“All unique EPA material from all the recently closed physical libraries will be digitized in the next several weeks,” Deputy Administrator Marcus Peacock wrote in an online message.
Environmental Protection Agency Deputy Administrator Marcus Peacock is promising that EPA library material will be available digitally in the near future. His announcement comes amid concerns that library documents will become inaccessible as the agency shuts down many physical library facilities.
On Oct. 21, Peacock posted a message on YubaNet, an online community Web site for California’s Gold Country and Northern Sierra Nevada, stating, “All unique EPA material from all the recently closed physical libraries will be digitized in the next several weeks,” by January 2007.
He added that the EPA expects digitization of all materials to take two to three years, but information will not be restricted to the public during the transition.
Peacock posted the note in response to specific worries raised by an anonymous EPA employee, according to Peacock's YubaNet entry. Other employees had expressed concerns about whether information would continue to be made available as physical libraries are converted into virtual ones, his message states.
The unidentified employee had asked how long it would take to digitize the materials and whether the fiscal 2007 budget allocates funding for the digitization.
In September, House Democratic leaders asked the Government Accountability Office to review the EPA’s plan to close some of its libraries as it converts a network of physical libraries to a digital system. GAO officials granted the lawmakers’ request. The lawmakers were also worried that thousands of documents might become inaccessible during the switch.
Peacock wrote that, to the contrary, the “EPA's materials are becoming more accessible to the public.”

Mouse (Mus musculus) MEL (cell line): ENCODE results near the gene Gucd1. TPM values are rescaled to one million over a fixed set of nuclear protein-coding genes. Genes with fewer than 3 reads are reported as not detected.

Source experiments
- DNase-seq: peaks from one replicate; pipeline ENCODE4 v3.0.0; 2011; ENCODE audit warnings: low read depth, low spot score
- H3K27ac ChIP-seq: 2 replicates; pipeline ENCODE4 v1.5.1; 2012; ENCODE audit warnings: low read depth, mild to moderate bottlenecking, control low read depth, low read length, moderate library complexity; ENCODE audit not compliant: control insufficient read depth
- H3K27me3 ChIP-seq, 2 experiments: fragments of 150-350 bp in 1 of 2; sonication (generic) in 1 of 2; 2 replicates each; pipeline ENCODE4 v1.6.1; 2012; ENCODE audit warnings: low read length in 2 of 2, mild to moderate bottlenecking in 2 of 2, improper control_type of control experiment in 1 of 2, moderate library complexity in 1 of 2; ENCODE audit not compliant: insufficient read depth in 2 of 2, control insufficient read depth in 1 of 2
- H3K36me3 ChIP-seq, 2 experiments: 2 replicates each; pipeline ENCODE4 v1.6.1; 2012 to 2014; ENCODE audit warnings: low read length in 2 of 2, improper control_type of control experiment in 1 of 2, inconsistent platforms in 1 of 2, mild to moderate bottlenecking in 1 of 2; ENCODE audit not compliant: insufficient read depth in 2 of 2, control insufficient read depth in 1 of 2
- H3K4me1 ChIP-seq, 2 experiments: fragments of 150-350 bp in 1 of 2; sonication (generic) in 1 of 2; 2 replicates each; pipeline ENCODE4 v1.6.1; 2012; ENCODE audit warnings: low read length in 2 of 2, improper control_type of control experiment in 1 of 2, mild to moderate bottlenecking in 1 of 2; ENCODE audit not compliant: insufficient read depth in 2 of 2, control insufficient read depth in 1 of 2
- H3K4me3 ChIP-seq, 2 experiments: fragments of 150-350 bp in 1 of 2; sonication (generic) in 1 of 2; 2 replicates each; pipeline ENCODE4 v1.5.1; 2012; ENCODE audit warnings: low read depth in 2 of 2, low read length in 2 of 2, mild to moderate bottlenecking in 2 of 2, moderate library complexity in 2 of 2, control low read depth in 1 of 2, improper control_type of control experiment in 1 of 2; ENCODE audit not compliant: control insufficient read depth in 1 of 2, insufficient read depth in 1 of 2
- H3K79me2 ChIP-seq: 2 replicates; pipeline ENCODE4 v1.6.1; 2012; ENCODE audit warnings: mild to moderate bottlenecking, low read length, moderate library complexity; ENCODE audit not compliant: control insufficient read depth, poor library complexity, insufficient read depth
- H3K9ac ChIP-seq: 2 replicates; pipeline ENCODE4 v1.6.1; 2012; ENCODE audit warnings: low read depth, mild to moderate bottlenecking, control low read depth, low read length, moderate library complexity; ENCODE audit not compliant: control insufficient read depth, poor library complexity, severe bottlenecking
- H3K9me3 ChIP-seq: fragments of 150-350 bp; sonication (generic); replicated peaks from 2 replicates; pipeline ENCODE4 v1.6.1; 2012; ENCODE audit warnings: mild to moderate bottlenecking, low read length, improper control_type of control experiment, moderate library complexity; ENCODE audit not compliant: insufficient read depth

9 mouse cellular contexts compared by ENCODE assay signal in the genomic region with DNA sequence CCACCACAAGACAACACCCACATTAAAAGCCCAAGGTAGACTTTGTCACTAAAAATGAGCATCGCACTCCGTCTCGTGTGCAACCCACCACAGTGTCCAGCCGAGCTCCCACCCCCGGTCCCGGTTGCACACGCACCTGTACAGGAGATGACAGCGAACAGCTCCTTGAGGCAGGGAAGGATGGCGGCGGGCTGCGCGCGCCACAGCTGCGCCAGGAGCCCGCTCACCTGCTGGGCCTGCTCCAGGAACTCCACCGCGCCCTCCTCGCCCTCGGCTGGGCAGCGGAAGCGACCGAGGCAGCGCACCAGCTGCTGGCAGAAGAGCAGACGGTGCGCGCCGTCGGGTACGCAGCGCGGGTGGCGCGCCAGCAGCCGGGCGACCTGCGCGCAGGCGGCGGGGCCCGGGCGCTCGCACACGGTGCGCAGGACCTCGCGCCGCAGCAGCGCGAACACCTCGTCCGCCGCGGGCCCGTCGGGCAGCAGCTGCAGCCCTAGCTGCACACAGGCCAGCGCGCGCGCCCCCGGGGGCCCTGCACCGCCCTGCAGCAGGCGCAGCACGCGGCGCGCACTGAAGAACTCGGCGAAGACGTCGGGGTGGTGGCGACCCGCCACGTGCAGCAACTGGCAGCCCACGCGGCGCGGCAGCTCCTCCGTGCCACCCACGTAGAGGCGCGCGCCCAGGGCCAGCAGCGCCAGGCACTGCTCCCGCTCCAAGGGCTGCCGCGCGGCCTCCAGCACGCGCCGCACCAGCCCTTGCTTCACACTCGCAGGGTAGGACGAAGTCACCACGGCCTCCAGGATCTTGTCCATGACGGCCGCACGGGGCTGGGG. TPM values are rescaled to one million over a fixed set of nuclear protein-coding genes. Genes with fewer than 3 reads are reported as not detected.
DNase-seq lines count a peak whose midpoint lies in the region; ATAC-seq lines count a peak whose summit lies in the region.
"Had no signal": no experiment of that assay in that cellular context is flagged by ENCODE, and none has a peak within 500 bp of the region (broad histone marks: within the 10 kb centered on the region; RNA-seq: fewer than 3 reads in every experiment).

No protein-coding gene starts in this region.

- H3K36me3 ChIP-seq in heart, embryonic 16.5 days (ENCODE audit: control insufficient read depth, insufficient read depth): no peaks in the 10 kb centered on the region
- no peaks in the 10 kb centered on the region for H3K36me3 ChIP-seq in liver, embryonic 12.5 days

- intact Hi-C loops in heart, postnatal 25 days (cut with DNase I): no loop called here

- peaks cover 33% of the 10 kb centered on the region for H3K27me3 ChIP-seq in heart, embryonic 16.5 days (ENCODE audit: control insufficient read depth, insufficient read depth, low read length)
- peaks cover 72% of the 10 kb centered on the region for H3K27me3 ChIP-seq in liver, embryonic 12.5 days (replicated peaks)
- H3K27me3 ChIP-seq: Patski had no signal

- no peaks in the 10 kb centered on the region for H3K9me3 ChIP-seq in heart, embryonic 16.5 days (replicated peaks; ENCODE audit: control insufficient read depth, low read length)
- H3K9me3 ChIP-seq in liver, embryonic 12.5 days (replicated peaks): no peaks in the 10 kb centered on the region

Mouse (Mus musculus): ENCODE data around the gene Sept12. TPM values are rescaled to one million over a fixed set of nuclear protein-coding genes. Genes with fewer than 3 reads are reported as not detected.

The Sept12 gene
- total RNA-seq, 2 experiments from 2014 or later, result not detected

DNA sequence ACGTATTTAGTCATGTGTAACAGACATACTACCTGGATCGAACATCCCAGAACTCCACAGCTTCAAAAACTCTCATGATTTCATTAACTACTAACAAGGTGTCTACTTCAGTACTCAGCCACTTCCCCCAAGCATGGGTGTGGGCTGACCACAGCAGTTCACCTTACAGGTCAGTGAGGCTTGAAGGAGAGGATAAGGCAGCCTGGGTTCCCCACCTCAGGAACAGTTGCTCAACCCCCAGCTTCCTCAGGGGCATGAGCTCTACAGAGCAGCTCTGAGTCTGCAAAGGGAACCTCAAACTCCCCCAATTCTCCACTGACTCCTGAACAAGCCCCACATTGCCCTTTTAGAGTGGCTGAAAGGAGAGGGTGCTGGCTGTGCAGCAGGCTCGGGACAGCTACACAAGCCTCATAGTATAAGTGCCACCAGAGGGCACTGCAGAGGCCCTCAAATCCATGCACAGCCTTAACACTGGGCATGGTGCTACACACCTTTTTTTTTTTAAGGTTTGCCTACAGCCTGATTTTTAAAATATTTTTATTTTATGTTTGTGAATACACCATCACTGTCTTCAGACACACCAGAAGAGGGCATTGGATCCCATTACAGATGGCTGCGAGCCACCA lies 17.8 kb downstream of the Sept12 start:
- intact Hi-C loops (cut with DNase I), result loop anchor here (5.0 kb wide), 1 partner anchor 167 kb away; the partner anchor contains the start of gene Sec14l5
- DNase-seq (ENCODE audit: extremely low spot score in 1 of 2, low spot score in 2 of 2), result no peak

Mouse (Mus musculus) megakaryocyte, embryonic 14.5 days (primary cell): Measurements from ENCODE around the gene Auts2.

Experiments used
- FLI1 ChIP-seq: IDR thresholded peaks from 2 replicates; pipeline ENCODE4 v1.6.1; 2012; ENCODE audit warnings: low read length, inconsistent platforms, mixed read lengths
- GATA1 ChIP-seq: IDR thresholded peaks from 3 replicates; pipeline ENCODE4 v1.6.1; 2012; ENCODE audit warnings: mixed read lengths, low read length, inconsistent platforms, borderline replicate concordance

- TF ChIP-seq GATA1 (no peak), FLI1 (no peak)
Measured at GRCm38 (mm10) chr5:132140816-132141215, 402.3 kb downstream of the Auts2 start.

He notes that all the unique EPA documents from Region 5's physical library have already been digitized and placed on the agency’s Web site, “so more people now have better access to that material than ever before...which is the whole idea.”
The Region 5 Library in Chicago serves Illinois, Indiana, Michigan, Minnesota, Ohio, Wisconsin and 35 tribes.
The EPA has money to cover the costs of digitization, Peacock wrote. The funding is in the Office of Environmental Information's budget. However, the program is not a separate appropriations line item, he wrote, adding that not many such activities are.
The unnamed employee had said that materials are being locked away, where they are not available to anyone, Peacock wrote.
“I have been repeatedly assured that is not the case, and I have asked anyone to inform me, anonymously or otherwise, of any instance where they are unable to obtain a document they need that was previously available,” he wrote. “And I am not aware of a single instance where that is happened, but I am all ears.”
The Bush administration’s plan, which is part of the president’s fiscal 2007 budget recommendations, proposes to save $2 million by cutting more than 30 percent of the EPA libraries’ funds. The plan would shut down three regional EPA libraries and the headquarters library. It would cut the hours of operation at other EPA libraries, according to agency officials. The four facilities closed Oct. 1.
The nationwide EPA Library Network consists of 28 libraries. The EPA’s scientists, regulators and attorneys use the collections and services to gather information they need to conduct environmental assessments, develop regulations and enforce laws.